Atrial fibrillation (AF) in patients without stroke is independently associated with cognitive decline, according to study results published in the European Journal of Neurology
I developed chemo-induced atrial fibrillation in the fall of 2010 and I’ve been working to heal my chemobrain ever since this side effect was diagnosed in 2005. When I came across the study linked below associating A-fib with cognitive decline I thought I should blog about the issues.
As a cancer survivor and cancer coach I make it my business to exercise, eat cleanly, supplement, etc. In short, I work hard to not relapse, develop a treatment-related secondary cancer and make the best of the permanent side effects that I incurred in ’94-’97 while going through conventional therapies for my cancer.
As such, as far as I can tell from various studies about my a-fib, I have no other co-morbidities and I live a lifestyle that should minimize my risk of further weakening of my heart muscle or weakening of my brain muscle.
Do you have atrial-fibrillation? Cognitive decline? To learn more about evidence-based non-toxic therapies to help manage your symptoms, scroll down the page, post a question or comment and I will reply to you ASAP.
- Cancer Survivor
- Cancer Coach
- Director PeopleBeatingCancer
“Atrial fibrillation (AF) in patients without stroke is independently associated with cognitive decline, according to study results published in the European Journal of Neurology…
On the basis of the findings, the investigators concluded that patients with AF should be screened for cognitive decline, given that “several mechanisms may explain the association between AF and cognitive impairment, such as silent cerebral infarct, microemboli, microbleedings and cerebral hypoperfusion.”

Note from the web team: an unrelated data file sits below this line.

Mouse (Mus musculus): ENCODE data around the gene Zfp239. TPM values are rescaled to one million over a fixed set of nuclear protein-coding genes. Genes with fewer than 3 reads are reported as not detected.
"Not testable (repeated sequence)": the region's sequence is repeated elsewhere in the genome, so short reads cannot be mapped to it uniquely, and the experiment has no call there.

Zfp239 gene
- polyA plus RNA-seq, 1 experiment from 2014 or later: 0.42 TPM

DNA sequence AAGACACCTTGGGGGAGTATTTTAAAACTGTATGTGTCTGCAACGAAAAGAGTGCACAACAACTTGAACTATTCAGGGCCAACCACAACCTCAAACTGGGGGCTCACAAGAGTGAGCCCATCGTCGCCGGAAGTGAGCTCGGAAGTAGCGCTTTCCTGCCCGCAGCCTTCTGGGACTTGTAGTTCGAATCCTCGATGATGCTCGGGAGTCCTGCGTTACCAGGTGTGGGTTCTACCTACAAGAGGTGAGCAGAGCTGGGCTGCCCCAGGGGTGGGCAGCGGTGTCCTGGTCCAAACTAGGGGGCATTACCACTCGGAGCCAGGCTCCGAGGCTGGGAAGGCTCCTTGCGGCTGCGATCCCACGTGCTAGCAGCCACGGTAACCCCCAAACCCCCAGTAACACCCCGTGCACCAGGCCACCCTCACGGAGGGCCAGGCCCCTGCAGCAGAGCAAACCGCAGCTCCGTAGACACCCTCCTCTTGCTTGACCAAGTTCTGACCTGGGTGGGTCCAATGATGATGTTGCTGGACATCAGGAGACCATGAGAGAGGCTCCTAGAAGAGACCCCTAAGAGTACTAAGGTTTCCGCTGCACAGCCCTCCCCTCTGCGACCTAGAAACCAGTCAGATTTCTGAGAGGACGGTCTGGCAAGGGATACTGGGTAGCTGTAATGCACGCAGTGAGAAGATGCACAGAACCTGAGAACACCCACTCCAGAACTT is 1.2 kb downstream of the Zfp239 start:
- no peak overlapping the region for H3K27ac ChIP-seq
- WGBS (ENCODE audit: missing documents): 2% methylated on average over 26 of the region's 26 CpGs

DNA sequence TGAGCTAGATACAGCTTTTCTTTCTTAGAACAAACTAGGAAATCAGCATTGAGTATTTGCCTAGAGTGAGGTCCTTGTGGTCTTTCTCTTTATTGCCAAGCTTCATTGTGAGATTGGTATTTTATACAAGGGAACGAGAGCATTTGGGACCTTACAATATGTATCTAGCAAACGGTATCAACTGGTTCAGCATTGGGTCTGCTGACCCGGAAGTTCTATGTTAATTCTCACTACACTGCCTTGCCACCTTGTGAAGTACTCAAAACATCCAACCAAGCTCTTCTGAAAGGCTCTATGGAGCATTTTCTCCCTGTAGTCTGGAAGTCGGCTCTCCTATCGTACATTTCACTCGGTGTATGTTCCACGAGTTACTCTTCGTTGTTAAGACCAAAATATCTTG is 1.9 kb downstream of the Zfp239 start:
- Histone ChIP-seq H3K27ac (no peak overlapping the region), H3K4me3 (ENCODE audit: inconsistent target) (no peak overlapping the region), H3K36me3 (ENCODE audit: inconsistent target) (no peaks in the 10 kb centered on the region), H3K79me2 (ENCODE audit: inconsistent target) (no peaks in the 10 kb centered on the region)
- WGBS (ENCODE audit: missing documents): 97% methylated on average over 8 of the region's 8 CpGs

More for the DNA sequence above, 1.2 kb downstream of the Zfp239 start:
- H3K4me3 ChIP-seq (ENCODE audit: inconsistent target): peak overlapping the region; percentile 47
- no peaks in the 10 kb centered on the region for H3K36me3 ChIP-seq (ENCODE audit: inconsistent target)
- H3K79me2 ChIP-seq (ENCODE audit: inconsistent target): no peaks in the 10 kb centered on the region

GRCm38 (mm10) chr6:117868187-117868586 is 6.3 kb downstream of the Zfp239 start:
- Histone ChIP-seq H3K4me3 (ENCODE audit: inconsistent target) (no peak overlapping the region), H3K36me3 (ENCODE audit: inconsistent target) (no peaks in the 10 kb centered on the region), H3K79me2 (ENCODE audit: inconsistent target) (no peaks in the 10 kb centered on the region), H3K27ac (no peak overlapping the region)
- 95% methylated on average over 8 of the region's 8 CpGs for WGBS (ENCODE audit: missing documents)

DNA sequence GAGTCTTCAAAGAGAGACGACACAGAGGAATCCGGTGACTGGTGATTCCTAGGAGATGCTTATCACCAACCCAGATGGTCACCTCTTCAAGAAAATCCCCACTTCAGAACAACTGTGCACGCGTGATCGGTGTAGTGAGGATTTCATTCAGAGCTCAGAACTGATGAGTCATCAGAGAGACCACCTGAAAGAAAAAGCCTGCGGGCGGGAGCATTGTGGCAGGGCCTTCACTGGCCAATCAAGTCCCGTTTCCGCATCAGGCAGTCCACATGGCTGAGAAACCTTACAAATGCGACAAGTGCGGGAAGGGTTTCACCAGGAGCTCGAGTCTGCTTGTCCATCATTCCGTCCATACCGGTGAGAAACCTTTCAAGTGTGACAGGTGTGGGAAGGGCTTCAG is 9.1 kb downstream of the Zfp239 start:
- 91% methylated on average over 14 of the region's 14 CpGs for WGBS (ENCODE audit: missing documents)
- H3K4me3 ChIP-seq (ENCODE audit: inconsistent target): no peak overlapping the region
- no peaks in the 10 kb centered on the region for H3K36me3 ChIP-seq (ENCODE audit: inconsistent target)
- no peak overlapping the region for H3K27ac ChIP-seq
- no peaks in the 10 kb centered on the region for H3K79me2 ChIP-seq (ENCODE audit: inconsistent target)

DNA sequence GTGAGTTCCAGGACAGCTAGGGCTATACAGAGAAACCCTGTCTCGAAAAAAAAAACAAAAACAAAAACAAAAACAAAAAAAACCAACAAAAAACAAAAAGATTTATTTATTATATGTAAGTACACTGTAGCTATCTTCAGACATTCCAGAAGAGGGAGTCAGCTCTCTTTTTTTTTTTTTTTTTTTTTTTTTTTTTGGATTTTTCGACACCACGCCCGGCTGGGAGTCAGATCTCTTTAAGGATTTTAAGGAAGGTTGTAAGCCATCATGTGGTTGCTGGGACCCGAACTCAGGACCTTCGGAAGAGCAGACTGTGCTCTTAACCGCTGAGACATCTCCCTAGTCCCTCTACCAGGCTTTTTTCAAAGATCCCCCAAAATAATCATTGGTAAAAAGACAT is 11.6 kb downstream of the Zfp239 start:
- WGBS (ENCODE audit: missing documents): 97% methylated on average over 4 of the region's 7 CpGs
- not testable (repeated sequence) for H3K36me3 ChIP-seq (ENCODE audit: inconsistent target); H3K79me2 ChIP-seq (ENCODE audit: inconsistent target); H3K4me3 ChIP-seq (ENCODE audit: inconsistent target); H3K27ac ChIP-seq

“People with mild cognitive impairment are more forgetful than normal for their age, but they don’t experience other cognitive problems associated with dementia, such as disorientation or confusion about routine activities…
About one in five older adults has some type of mild cognitive impairment. In a 2010 study of nearly 2,000 people, about 16 percent of dementia-free people over age 70 were suffering from mild cognitive impairment…
What may help
Researchers have discovered that activities such as exercise and computer use may prevent mild cognitive impairment. In a 2010 Mayo Clinic study, adults between ages 70 and 90 who participated in moderate physical exercise like brisk walking or biking and used a computer were less likely to develop mild cognitive impairment…
Another Mayo Clinic study found that consuming more heart-healthy mono- and polyunsaturated fats reduced the risk of mild cognitive impairment among people age 70 and older. These fatty acids—which are found in olive oil, nuts, seafood, and vegetable oils—appear to prevent inflammation and reduce the risk of blood clots, stroke, and heart disease...”